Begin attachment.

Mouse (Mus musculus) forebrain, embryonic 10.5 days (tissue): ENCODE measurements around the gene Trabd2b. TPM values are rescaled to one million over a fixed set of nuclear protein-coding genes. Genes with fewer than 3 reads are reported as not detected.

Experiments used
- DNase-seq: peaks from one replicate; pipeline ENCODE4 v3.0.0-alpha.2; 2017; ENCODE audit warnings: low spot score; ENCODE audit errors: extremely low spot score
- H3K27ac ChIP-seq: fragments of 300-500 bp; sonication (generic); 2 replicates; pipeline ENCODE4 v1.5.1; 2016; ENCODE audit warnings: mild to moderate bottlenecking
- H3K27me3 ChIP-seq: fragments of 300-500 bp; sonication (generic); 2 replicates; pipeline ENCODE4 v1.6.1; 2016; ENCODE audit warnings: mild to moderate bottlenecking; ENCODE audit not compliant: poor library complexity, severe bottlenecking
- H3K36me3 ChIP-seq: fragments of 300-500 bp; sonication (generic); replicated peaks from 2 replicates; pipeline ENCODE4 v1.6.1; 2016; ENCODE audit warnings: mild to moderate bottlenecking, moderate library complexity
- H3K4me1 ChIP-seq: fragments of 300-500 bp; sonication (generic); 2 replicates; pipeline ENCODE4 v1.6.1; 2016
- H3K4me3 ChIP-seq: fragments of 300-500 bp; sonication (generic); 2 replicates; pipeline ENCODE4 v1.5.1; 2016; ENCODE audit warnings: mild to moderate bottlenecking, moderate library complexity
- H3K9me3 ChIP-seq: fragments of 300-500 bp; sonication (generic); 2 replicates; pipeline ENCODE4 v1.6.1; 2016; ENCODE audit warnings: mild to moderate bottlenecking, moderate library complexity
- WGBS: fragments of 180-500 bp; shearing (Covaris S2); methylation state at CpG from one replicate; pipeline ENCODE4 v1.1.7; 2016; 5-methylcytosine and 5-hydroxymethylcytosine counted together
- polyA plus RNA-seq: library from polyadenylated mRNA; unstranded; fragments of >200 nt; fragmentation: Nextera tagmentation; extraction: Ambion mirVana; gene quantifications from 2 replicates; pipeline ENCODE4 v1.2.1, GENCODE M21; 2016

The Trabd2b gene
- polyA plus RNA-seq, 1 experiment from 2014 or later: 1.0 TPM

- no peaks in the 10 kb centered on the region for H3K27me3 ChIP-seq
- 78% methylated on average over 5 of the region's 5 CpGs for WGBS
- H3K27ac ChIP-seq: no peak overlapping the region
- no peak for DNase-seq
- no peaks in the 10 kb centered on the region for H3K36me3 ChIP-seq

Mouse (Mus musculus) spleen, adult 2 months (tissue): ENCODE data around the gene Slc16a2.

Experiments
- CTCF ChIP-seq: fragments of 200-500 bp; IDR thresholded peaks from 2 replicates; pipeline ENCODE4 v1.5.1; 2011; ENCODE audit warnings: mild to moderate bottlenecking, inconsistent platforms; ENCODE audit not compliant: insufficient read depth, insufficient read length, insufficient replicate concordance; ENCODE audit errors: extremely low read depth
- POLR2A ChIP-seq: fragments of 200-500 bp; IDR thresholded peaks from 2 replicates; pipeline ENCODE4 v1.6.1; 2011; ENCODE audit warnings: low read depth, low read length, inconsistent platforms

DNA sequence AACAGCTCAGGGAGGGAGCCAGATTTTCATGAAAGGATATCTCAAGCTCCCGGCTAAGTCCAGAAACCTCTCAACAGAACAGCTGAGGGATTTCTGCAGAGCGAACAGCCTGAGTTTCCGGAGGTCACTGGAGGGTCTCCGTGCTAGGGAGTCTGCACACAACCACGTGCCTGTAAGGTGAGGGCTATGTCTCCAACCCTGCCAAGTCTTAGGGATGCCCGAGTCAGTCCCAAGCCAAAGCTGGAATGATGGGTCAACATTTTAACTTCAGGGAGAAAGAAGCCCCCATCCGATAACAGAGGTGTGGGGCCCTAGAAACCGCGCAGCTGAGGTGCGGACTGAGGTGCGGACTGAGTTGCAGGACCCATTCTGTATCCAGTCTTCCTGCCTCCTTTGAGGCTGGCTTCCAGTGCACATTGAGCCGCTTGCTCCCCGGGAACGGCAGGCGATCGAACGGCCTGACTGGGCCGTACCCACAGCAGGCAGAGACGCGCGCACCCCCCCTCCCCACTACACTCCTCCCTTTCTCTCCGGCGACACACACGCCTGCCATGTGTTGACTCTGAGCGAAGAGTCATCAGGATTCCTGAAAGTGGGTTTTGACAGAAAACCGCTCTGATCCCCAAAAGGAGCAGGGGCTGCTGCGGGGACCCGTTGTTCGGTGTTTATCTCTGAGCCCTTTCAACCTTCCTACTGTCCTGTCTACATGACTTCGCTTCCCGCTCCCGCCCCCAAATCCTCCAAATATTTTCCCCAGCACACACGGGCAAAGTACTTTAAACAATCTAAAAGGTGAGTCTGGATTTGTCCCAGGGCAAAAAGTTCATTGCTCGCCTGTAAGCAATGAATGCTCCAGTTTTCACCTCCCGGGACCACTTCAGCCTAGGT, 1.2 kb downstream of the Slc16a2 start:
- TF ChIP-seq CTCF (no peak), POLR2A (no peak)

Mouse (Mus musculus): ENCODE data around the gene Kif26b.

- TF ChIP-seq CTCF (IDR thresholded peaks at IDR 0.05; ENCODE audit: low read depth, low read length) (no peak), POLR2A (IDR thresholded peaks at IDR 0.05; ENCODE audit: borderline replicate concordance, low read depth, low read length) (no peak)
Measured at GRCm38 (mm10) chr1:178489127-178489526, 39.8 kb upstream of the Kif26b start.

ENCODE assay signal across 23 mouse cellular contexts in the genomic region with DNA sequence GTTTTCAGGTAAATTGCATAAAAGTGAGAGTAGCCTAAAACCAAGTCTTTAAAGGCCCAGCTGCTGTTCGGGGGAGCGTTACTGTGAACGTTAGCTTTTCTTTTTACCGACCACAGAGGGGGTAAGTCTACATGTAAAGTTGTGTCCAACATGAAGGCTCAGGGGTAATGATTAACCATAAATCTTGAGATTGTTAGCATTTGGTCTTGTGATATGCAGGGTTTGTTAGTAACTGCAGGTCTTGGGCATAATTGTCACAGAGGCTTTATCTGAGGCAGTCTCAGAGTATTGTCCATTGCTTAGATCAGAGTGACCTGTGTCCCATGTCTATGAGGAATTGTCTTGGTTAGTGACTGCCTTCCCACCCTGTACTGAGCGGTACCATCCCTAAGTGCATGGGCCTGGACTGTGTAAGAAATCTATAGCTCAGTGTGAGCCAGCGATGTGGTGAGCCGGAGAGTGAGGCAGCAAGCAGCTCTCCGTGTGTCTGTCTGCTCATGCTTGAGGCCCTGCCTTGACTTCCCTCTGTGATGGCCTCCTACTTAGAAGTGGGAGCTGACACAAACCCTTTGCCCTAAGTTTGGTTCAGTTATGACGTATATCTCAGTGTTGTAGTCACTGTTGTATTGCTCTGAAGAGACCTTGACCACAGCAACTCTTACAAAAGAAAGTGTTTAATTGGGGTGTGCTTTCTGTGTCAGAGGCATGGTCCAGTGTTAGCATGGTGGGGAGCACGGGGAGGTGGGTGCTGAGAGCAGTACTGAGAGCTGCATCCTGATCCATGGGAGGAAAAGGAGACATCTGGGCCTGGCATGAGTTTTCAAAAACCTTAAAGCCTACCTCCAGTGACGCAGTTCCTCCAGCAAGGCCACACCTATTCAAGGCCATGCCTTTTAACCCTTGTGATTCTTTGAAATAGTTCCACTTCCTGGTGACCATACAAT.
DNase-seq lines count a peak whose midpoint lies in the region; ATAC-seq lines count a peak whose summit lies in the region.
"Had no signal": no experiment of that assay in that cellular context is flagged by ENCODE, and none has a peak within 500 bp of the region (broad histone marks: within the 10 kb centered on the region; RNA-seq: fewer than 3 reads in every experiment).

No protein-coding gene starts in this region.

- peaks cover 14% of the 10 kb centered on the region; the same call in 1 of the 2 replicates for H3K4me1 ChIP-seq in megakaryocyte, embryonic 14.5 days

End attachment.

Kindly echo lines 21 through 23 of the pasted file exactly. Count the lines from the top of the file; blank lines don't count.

- CTCF ChIP-seq: fragments of 200-500 bp; IDR thresholded peaks from 2 replicates; pipeline ENCODE4 v1.5.1; 2011; ENCODE audit warnings: mild to moderate bottlenecking, inconsistent platforms; ENCODE audit not compliant: insufficient read depth, insufficient read length, insufficient replicate concordance; ENCODE audit errors: extremely low read depth
- POLR2A ChIP-seq: fragments of 200-500 bp; IDR thresholded peaks from 2 replicates; pipeline ENCODE4 v1.6.1; 2011; ENCODE audit warnings: low read depth, low read length, inconsistent platforms

DNA sequence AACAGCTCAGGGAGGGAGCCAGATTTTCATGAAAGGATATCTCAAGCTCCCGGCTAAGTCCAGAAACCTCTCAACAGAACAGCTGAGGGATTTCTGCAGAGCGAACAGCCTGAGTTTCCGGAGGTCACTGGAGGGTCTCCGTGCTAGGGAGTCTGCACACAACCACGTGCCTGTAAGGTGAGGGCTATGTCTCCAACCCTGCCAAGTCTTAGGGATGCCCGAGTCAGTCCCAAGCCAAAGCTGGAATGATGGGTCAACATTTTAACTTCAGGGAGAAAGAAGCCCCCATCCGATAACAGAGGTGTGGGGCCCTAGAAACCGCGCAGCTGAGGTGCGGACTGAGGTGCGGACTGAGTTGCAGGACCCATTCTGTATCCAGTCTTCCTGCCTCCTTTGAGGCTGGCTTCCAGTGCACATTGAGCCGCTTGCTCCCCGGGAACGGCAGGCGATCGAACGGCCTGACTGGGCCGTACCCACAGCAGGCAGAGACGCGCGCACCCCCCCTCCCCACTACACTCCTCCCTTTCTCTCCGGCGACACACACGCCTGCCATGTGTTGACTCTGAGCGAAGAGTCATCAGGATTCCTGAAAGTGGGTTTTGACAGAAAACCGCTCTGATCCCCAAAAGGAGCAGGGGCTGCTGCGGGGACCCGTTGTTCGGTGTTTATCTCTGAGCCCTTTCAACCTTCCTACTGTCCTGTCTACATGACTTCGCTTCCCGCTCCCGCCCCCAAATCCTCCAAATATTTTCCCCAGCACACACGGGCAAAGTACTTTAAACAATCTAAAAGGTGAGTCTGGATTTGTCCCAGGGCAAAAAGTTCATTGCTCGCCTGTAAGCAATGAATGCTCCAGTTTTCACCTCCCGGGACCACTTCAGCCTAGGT, 1.2 kb downstream of the Slc16a2 start: